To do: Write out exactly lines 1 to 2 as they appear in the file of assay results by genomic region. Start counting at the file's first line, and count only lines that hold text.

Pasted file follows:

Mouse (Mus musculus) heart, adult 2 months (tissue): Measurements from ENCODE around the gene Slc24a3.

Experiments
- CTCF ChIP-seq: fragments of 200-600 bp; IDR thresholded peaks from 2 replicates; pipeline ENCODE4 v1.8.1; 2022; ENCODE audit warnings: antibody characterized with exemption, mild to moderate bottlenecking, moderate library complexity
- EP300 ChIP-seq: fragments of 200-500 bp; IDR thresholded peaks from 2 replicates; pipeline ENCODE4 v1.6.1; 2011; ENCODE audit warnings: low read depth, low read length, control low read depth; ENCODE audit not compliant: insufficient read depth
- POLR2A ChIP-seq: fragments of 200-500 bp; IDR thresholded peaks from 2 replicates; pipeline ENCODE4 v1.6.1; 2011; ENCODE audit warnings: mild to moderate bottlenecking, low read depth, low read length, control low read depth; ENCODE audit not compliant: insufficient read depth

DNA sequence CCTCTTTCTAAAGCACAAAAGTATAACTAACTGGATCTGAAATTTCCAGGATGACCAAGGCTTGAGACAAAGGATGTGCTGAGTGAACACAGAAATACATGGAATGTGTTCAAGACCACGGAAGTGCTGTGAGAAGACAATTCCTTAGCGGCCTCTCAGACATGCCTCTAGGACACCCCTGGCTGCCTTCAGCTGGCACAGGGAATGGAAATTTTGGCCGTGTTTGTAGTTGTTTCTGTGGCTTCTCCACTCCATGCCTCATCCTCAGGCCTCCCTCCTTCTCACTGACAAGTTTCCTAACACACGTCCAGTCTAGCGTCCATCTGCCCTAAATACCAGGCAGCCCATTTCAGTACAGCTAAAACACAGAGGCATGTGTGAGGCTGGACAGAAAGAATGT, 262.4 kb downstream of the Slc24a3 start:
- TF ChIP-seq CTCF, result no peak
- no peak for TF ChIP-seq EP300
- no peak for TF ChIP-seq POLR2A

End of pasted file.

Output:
Mouse (Mus musculus) heart, adult 2 months (tissue): Measurements from ENCODE around the gene Slc24a3.

Experiments